Precious Little Time – Cuddle Cots Give Families the Chance to Bond

By Cheri Hinshelwood 

Most parents fall in love long before their baby draws its first breath. Lives are inexplicably intertwined whether they have a lifetime or mere minutes together.

“It’s one of the most challenging and rewarding things I’ve done,” said 36-year veteran nurse Martha Hill, RNC-OB, nursing unit supervisor for the Maternal Fetal Medicine Unit at Mission Hospital. Hill cares for moms and families grieving the loss of their babies. “Each moment we can give them with their baby is precious and priceless,” said Hill.

A year ago, Mission Hospital received a generous gift from Jim and Catherine Ashe from Candler. Following their son’s death at five months old, the couple donated a special cooling bassinette known as a cuddle cot, which makes it possible for bereaved families in the hospital to keep their babies with them in the room.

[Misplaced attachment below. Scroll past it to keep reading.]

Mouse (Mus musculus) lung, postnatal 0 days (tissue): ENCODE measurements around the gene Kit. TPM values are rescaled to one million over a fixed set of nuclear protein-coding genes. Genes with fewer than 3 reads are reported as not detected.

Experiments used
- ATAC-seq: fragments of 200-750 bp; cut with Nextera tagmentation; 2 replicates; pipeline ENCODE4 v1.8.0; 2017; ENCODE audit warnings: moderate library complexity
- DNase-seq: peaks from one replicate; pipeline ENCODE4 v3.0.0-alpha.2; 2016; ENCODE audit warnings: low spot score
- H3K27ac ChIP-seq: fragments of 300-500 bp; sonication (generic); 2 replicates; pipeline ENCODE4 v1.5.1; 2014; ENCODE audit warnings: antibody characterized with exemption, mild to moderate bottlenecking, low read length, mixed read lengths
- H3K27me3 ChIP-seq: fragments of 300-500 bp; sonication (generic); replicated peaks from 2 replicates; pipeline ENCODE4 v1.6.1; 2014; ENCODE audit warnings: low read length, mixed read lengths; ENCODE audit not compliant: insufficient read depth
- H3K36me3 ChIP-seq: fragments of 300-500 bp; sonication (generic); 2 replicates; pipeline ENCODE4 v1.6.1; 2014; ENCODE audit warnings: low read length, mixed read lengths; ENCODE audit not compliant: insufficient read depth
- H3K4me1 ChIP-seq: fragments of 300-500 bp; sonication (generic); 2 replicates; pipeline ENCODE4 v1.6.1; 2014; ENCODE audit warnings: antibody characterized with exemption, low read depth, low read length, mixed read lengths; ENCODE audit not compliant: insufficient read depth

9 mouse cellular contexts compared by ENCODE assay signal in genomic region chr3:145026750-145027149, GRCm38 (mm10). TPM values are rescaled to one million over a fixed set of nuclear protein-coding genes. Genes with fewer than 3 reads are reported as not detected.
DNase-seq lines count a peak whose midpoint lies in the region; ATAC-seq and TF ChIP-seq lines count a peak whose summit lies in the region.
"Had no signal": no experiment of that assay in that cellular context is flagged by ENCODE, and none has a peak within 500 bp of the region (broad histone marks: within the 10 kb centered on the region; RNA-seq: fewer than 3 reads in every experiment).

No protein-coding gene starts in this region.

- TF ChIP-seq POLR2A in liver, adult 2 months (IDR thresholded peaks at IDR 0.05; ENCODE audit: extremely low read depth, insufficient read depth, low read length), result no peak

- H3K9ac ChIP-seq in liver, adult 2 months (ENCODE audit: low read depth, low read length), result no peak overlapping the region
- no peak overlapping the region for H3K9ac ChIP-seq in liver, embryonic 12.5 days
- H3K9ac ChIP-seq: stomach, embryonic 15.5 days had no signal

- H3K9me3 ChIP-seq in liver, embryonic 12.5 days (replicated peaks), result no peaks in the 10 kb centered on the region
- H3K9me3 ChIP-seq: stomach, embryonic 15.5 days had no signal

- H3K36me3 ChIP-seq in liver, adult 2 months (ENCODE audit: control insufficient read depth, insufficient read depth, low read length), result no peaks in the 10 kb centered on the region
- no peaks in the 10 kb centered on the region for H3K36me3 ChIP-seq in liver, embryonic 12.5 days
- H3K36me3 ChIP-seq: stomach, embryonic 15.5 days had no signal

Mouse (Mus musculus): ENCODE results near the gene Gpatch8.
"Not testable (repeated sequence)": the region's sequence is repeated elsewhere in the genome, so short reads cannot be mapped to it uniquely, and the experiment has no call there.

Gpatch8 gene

The Ashes know firsthand what a cuddle cot can mean. When their son, James, was born, they didn’t know how much time they’d have with him. Baby James had been diagnosed with a genetic disorder that cuts short babies’ lives, and the hospital didn’t have a cuddle cot at the time.

“Having one there would have eased the fear of having to let his body go before we were ready,” said Catherine. “Since we were with him every minute of his life, it seemed unnatural to be separated just after he died.” Using a cuddle cot from a nearby center, the family was able to say said goodbye to James in their home.

The Ashes are honoring James’ memory by doing this for others. About one family each week gets to know their baby in the hospital before saying goodbye thanks to the Ashes.

“The reception has been overwhelming,” said Hill. “Many families are comforted by having the time they need.”


Martha Hill, RNC-OB, is nursing unit supervisor for the Maternal Fetal Medicine Unit at Mission Hospital.

Learn more about Women’s Services at Mission Health at missionhealth.org/womens [1].